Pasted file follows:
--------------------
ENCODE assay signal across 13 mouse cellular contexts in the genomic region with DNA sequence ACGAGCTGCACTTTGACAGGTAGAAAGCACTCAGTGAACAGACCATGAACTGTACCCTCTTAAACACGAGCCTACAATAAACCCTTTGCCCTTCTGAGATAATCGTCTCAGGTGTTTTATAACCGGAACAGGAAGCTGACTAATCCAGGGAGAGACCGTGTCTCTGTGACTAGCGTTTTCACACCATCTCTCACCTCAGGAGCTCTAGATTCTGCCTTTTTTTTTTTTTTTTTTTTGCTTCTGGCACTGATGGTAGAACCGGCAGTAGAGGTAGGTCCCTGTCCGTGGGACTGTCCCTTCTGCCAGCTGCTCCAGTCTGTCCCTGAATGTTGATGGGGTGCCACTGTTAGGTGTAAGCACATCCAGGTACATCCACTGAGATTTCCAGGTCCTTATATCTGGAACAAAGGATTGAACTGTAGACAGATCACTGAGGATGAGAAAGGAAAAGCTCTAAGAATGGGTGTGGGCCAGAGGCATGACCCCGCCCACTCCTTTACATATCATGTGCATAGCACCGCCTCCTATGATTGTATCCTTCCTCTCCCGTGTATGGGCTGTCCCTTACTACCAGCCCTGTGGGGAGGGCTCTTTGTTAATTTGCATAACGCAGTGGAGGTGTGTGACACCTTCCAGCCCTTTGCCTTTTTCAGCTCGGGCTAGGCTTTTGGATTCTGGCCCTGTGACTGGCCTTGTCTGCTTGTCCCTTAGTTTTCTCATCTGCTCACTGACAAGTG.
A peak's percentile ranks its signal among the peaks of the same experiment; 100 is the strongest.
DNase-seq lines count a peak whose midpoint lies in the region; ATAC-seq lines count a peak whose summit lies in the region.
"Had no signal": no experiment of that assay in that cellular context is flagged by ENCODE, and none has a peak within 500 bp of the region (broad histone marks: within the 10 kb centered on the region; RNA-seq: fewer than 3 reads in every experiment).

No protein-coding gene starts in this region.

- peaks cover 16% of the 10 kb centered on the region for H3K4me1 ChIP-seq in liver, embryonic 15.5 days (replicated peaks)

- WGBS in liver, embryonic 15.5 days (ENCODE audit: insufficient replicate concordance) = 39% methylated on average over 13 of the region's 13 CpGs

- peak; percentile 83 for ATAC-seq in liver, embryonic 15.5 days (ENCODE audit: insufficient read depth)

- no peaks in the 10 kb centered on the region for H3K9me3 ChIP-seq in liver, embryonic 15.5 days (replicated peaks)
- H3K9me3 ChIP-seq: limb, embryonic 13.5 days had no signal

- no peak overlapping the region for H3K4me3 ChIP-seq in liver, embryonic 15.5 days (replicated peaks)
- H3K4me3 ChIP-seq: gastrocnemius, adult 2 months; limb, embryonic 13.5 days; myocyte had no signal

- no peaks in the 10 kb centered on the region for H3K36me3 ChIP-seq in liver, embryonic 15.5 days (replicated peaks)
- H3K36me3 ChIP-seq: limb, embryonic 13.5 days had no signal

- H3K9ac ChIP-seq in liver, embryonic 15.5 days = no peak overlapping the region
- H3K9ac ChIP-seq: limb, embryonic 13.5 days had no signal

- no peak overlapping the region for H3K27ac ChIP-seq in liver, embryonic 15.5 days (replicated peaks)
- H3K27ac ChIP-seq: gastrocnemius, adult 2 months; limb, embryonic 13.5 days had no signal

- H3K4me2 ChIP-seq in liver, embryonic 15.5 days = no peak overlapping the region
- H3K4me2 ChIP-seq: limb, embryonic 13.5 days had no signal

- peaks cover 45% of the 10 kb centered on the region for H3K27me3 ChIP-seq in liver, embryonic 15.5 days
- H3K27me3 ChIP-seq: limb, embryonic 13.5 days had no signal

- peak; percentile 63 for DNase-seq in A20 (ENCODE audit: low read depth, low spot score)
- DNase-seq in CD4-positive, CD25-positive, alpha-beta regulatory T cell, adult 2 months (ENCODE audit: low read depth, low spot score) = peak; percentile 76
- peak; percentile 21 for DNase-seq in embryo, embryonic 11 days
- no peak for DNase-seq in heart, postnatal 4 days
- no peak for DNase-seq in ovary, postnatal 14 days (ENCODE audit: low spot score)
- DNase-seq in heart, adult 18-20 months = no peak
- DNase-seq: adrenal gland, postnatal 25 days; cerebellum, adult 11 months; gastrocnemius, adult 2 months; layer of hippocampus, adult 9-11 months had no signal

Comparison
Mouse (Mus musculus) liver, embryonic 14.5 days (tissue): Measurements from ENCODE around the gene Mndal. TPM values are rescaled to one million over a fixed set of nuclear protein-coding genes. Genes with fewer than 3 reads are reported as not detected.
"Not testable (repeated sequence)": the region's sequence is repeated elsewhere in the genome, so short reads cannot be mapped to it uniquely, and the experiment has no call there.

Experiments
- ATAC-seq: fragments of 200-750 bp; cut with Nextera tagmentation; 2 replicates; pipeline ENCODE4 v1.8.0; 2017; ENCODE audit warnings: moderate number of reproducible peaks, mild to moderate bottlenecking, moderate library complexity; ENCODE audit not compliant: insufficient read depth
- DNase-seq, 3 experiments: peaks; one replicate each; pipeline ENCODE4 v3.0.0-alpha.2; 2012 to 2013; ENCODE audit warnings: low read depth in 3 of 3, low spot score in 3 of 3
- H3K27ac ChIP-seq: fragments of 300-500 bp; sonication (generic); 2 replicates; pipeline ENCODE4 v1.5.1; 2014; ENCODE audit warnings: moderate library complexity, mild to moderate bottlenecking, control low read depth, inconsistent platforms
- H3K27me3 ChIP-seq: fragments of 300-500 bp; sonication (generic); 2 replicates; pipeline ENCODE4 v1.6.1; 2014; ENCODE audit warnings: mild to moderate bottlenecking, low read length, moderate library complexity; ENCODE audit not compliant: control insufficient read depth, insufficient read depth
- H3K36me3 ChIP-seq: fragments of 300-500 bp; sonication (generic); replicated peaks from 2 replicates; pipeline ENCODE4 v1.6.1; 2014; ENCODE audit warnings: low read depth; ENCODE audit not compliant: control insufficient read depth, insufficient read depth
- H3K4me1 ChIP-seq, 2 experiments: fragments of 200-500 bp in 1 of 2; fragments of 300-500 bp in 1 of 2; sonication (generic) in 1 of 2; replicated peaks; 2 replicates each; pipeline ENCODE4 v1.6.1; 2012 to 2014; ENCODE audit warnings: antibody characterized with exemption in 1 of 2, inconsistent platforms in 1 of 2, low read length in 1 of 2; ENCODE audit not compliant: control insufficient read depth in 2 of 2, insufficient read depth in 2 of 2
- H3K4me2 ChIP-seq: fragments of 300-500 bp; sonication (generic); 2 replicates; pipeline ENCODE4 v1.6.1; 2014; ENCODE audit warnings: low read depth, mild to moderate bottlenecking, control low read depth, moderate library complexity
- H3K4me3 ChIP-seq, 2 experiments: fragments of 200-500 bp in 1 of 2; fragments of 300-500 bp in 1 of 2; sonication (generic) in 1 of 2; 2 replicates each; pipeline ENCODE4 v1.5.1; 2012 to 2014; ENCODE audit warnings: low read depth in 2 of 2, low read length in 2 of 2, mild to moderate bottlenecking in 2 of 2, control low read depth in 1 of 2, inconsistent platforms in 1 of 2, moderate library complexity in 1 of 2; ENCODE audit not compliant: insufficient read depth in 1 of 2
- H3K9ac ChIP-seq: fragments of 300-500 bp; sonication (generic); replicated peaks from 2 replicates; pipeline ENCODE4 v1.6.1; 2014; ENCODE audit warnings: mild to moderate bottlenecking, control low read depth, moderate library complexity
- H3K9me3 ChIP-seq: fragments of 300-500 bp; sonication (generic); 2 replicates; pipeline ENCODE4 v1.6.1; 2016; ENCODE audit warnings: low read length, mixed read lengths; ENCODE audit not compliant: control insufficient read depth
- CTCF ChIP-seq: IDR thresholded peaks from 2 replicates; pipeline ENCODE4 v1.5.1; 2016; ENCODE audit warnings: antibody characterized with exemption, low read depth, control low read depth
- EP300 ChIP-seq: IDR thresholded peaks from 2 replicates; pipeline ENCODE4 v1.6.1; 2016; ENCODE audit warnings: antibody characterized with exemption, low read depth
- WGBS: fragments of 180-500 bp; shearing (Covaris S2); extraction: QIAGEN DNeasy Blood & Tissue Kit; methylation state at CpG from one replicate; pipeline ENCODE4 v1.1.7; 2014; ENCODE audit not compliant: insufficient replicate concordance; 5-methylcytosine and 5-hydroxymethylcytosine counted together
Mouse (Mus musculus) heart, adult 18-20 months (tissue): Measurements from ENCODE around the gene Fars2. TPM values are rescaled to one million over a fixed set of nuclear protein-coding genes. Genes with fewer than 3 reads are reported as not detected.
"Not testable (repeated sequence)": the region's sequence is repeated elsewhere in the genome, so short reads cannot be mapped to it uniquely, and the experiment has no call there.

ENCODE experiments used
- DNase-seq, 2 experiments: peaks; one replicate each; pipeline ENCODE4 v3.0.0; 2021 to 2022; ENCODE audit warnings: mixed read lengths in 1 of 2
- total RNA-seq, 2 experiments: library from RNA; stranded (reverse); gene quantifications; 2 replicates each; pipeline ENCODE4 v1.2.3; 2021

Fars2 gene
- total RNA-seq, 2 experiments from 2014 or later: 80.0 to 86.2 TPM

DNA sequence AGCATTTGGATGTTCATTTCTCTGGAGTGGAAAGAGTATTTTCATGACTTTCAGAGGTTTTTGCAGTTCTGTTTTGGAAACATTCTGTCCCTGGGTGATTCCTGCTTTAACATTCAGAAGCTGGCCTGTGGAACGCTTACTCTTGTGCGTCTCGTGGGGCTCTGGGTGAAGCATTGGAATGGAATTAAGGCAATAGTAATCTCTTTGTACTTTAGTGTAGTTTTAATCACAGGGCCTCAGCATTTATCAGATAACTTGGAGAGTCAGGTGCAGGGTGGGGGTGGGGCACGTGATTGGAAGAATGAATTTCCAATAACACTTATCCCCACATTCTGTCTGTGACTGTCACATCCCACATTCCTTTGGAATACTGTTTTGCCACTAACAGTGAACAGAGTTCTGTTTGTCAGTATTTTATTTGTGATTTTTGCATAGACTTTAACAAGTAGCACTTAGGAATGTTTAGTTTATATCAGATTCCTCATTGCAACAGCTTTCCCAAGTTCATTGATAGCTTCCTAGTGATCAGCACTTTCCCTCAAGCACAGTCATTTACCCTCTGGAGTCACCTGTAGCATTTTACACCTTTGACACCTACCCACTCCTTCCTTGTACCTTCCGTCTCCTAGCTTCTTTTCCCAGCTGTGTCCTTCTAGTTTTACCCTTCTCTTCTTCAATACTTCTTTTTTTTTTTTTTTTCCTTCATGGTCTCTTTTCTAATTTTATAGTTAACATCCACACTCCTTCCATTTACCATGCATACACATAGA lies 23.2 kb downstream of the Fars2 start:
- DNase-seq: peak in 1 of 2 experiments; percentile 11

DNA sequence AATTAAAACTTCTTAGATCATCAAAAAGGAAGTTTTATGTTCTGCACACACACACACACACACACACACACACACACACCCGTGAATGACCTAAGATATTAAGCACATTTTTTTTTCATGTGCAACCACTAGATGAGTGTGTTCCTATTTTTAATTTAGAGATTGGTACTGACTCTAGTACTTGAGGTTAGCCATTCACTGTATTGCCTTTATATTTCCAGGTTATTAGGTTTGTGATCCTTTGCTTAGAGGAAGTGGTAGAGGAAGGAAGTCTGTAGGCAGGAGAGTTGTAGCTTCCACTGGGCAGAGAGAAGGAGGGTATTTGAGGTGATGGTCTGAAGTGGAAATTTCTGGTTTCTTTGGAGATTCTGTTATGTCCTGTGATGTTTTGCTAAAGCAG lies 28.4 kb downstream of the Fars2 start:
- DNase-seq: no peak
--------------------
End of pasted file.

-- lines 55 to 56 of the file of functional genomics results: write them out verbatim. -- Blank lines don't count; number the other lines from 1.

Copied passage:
- DNase-seq: peak in 1 of 2 experiments; percentile 11

DNA sequence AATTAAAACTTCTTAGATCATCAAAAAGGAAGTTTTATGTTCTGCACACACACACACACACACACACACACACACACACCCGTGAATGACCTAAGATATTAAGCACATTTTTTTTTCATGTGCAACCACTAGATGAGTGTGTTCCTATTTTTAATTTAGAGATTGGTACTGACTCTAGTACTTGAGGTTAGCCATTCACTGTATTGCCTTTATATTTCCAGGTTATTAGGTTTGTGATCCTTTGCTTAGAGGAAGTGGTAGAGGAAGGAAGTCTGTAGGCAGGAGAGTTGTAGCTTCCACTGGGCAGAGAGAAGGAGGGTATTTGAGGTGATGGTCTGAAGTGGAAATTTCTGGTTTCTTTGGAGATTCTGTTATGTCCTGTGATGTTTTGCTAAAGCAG lies 28.4 kb downstream of the Fars2 start: